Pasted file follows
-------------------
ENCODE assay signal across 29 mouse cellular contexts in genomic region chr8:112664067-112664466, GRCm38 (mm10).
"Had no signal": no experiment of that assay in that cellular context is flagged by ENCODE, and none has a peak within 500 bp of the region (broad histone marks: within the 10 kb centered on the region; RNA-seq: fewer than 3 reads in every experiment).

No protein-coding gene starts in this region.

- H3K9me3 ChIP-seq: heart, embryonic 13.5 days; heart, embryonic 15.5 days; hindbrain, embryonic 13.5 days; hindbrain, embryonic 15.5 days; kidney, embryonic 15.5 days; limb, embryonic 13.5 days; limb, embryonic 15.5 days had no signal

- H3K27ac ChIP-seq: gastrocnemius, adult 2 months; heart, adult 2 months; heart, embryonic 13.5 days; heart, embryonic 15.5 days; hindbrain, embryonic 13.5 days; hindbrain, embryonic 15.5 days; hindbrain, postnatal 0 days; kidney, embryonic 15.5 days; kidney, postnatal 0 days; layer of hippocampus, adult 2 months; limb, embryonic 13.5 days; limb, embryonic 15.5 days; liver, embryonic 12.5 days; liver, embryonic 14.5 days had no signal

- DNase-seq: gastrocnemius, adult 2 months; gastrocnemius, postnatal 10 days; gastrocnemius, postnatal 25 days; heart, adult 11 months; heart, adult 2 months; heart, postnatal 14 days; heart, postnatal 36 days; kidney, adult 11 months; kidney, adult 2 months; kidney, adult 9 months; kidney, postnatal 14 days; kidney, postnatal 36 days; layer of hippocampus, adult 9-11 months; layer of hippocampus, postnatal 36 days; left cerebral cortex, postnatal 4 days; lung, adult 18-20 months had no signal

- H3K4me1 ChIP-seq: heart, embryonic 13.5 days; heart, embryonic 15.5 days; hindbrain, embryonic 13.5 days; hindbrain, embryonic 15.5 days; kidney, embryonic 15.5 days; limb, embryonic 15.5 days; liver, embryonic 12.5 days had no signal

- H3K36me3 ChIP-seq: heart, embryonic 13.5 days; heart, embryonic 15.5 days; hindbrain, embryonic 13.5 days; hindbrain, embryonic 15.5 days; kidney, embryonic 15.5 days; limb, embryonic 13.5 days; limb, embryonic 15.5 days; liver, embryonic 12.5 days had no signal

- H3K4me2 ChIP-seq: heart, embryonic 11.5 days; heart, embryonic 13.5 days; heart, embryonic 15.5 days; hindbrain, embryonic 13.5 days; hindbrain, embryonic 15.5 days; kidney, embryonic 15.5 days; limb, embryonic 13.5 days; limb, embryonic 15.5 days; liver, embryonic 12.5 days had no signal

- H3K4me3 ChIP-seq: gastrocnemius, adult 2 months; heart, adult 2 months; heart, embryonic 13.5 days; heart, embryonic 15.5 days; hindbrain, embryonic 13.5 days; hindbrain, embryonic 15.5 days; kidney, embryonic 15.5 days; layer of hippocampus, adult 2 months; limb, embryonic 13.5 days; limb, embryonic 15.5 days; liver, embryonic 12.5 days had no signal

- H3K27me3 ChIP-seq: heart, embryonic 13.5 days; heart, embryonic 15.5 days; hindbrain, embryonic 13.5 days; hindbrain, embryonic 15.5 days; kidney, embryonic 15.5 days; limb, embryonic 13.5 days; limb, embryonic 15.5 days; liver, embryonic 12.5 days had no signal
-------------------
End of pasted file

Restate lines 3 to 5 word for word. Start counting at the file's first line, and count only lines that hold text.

No protein-coding gene starts in this region.

- H3K9me3 ChIP-seq: heart, embryonic 13.5 days; heart, embryonic 15.5 days; hindbrain, embryonic 13.5 days; hindbrain, embryonic 15.5 days; kidney, embryonic 15.5 days; limb, embryonic 13.5 days; limb, embryonic 15.5 days had no signal

- H3K27ac ChIP-seq: gastrocnemius, adult 2 months; heart, adult 2 months; heart, embryonic 13.5 days; heart, embryonic 15.5 days; hindbrain, embryonic 13.5 days; hindbrain, embryonic 15.5 days; hindbrain, postnatal 0 days; kidney, embryonic 15.5 days; kidney, postnatal 0 days; layer of hippocampus, adult 2 months; limb, embryonic 13.5 days; limb, embryonic 15.5 days; liver, embryonic 12.5 days; liver, embryonic 14.5 days had no signal